• The mechanism of action is unique among the antiplatelet drugs because it specifically increases bleeding time.
  • The usual dose is 250mg twice a day. It should be taken with food to decrease stomach upset.
  • Starting the second week of therapy and through the third month of therapy, patients will need a complete blood count with differential every two weeks. The peak occurrence of thrombocytopenia (TTP) is 3-4 weeks after starting the medicine, with peak occurrences of neutropenia at 4-6 weeks, and aplastic anemia incidences after 4-8 weeks.

Oral Anticoagulant – Stronger Blood Thinners

Warfarin – Coumadin®

  • Warfarin is used for the treatment and prophylaxis of pulmonary embolism, venous thrombosis, and thromboembolic disorders, and to prevent recurrences of TIA’s. In stroke patients, warfarin is most often used to prevent a cardiogenic embolism due to atrial fibrillation.
  • The usual therapy for the prevention of a cardioembolic TIA or stroke in patient with atrial fibrillation is long term oral anticoagulation with a target international normalized ratio (INR) of 2.5 (range of 2.0-3.0)
  • Warfarin’s mechanism of action is interference with hepatic synthesis of vitamin K-dependent coagulation factors (II, VII, IX, and X). Foods high in vitamin K inhibit the effects of warfarin. Once patient is stabilized on warfarin, the patient should not change dietary habits. The patient needs to maintain a consistent amount of vitamin K (70-140mcg/day) in their diet. Foods that are high in vitamin K include: leafy green vegetables, pork and beef liver, and green teas. Patients should be instructed to avoid large amounts of alfalfa, broccoli, asparagus, Brussels sprouts, cauliflower, cabbage, kale, spinach, watercress, lettuce, and turnip greens, and to consult their pharmacist or doctor who monitors their warfarin therapy.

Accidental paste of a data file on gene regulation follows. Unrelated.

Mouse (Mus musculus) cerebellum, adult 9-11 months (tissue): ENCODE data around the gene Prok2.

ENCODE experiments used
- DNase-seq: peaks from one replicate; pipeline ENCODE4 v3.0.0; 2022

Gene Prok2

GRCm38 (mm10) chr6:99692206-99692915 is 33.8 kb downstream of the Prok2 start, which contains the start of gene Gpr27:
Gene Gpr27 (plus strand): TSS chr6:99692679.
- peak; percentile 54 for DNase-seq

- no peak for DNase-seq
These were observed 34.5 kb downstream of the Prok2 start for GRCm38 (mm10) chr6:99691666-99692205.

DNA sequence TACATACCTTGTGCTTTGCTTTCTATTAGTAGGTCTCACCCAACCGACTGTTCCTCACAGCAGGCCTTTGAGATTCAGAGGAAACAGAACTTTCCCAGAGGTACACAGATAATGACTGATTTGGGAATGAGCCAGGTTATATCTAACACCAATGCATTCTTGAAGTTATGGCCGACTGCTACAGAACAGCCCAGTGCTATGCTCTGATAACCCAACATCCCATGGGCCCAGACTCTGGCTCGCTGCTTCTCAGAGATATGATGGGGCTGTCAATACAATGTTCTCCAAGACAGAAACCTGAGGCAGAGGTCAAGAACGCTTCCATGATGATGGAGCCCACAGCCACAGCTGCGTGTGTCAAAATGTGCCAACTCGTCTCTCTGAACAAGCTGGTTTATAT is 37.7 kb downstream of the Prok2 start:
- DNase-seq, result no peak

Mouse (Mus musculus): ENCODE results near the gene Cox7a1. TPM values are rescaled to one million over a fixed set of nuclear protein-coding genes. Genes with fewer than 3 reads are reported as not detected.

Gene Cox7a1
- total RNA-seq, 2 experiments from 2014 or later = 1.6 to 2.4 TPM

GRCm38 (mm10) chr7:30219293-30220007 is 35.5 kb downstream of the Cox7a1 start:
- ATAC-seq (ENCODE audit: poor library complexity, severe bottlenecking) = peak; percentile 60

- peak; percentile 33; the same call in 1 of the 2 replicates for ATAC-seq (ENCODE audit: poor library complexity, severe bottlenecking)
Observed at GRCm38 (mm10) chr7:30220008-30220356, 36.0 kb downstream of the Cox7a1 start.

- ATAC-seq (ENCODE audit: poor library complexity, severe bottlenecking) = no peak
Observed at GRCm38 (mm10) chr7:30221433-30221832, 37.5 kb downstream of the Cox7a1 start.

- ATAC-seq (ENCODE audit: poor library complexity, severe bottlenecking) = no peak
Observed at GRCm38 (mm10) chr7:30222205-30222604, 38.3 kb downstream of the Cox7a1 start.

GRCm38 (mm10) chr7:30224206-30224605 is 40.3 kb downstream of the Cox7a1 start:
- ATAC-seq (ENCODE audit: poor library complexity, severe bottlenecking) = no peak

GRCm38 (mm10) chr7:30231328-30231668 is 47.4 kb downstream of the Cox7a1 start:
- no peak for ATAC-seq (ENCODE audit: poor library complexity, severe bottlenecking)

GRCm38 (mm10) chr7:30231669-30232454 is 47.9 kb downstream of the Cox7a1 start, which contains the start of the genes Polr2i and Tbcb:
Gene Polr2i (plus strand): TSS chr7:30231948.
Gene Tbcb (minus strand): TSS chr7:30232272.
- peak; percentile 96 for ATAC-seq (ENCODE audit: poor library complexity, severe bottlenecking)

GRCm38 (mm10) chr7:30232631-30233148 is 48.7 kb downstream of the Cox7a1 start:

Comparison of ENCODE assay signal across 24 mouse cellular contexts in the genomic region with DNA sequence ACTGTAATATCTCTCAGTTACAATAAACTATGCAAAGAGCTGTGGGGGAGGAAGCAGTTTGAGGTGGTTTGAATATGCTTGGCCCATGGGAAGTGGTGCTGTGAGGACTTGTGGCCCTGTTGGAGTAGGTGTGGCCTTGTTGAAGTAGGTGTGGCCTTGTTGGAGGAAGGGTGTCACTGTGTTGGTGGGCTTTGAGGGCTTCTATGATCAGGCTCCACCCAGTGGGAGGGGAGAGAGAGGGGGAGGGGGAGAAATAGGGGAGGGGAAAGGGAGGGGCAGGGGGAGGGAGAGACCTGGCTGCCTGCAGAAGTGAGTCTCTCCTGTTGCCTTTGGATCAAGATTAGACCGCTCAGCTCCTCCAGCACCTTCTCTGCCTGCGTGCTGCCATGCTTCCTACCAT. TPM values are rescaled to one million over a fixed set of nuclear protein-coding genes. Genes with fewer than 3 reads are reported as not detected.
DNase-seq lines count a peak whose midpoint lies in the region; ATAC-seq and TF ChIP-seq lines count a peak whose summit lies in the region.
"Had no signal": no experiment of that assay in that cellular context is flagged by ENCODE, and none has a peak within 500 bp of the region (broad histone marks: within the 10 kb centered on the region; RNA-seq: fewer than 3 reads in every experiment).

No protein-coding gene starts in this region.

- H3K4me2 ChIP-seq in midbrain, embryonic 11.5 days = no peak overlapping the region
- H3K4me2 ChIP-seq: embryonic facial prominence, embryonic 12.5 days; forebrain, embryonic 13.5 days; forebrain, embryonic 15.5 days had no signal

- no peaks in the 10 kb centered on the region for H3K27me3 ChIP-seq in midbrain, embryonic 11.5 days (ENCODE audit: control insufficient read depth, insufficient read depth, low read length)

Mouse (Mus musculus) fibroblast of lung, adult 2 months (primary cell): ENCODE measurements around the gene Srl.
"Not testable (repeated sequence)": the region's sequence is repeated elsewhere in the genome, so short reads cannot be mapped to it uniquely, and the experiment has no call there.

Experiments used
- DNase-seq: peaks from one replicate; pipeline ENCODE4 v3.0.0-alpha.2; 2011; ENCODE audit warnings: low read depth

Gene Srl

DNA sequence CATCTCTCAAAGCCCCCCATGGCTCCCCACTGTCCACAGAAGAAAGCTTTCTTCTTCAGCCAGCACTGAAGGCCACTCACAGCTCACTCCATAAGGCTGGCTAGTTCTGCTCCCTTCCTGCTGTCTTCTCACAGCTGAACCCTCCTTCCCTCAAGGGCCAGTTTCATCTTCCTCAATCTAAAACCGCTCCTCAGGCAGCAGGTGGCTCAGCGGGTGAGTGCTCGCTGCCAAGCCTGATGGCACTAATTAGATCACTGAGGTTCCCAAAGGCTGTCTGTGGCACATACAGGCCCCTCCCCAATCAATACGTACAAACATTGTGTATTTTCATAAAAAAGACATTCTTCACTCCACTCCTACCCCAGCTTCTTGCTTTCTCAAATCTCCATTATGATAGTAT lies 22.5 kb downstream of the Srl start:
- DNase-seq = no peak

• Patients beginning warfarin will need to have weekly laboratory test done to evaluate and stabilize their therapy.